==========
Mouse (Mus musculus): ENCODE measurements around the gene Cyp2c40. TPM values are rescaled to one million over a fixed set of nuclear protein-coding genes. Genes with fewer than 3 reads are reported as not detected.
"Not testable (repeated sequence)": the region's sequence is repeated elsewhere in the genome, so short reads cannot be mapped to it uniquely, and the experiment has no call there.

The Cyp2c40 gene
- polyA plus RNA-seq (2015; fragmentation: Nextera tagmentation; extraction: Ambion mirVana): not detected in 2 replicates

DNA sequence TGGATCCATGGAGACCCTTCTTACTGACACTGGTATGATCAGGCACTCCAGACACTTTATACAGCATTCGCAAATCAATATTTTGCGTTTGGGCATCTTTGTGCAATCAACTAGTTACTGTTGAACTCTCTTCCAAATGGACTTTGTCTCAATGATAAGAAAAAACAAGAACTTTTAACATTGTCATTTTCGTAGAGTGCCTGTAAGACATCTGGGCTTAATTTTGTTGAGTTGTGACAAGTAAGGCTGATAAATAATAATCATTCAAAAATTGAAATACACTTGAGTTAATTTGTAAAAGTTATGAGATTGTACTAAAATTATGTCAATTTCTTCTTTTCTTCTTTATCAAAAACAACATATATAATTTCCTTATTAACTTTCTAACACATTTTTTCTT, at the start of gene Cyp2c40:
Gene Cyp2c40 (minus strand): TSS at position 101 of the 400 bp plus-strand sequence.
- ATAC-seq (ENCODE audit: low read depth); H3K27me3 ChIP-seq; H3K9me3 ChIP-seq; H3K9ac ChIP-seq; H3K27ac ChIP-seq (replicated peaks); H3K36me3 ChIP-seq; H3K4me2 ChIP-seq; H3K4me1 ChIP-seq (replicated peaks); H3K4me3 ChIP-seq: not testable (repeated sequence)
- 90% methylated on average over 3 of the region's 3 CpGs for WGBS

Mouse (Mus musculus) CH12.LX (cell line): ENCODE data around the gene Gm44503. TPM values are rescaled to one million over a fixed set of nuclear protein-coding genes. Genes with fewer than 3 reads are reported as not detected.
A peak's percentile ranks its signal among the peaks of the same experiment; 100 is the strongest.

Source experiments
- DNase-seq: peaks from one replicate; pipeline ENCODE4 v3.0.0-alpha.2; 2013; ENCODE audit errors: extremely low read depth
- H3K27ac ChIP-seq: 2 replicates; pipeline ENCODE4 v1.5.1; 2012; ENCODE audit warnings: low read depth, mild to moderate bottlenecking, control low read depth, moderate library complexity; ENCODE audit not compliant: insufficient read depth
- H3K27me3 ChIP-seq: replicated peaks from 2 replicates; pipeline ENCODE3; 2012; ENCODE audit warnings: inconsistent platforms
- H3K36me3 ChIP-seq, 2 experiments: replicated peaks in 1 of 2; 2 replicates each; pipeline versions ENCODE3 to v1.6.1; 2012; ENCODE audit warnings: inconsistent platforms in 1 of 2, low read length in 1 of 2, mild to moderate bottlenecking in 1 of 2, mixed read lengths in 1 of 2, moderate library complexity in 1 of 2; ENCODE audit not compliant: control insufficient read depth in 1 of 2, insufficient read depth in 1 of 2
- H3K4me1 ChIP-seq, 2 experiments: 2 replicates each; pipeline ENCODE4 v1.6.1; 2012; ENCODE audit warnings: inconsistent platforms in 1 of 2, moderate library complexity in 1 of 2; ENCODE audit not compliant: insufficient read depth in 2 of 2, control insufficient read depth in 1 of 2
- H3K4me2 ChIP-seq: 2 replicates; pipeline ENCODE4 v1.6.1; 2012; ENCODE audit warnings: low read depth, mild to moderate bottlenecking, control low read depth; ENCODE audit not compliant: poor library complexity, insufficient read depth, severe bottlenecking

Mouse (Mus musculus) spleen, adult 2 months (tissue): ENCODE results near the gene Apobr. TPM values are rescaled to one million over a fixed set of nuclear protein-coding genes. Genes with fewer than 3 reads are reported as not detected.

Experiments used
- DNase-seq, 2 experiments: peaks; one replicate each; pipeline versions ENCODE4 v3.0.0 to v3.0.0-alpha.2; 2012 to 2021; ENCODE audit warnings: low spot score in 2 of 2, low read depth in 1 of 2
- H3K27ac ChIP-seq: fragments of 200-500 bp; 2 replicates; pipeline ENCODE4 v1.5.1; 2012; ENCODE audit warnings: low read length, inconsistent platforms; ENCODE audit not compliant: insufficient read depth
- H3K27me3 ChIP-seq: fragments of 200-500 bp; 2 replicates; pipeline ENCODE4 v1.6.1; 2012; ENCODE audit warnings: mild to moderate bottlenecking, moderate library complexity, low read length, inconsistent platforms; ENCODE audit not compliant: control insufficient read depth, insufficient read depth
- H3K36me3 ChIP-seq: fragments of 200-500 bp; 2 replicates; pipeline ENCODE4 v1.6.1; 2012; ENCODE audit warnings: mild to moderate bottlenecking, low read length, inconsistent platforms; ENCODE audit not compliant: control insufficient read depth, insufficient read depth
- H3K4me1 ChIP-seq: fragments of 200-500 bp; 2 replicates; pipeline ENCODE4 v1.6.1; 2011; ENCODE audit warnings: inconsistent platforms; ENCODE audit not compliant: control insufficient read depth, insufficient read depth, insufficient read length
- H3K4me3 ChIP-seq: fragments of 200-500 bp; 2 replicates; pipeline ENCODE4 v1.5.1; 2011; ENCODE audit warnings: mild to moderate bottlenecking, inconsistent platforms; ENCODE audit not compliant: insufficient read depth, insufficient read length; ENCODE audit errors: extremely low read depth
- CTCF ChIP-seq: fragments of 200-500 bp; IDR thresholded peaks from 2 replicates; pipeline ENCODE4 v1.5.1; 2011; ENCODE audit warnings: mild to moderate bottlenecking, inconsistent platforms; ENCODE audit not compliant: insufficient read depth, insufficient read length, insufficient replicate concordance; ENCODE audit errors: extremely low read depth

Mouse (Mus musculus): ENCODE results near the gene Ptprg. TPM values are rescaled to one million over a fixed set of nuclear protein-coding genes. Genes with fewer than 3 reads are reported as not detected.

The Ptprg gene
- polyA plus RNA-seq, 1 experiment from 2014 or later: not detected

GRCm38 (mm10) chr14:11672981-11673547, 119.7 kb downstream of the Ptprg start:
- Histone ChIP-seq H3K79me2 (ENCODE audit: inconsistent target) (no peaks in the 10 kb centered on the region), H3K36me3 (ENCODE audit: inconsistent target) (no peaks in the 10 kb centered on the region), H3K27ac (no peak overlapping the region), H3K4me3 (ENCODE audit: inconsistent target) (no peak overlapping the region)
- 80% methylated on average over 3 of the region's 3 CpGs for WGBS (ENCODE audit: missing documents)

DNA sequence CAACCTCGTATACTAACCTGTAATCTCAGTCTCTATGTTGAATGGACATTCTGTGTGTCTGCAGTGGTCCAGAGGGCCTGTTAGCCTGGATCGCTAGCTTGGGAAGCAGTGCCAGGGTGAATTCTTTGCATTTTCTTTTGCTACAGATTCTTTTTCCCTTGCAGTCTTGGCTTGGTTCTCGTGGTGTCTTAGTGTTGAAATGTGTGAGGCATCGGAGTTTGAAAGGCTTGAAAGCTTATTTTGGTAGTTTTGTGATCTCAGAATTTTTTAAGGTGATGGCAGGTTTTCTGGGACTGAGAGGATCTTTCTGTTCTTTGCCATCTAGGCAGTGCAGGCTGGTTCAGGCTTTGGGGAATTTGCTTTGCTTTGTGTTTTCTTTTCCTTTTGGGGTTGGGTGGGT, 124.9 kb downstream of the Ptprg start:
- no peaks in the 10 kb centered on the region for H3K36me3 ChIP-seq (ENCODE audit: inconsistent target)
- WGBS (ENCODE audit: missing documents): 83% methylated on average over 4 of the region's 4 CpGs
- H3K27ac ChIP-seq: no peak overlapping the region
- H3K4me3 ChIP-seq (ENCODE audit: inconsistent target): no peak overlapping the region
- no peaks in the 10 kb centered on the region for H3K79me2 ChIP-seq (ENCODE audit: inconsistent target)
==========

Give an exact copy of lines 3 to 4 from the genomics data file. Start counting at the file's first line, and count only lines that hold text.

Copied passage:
The Cyp2c40 gene
- polyA plus RNA-seq (2015; fragmentation: Nextera tagmentation; extraction: Ambion mirVana): not detected in 2 replicates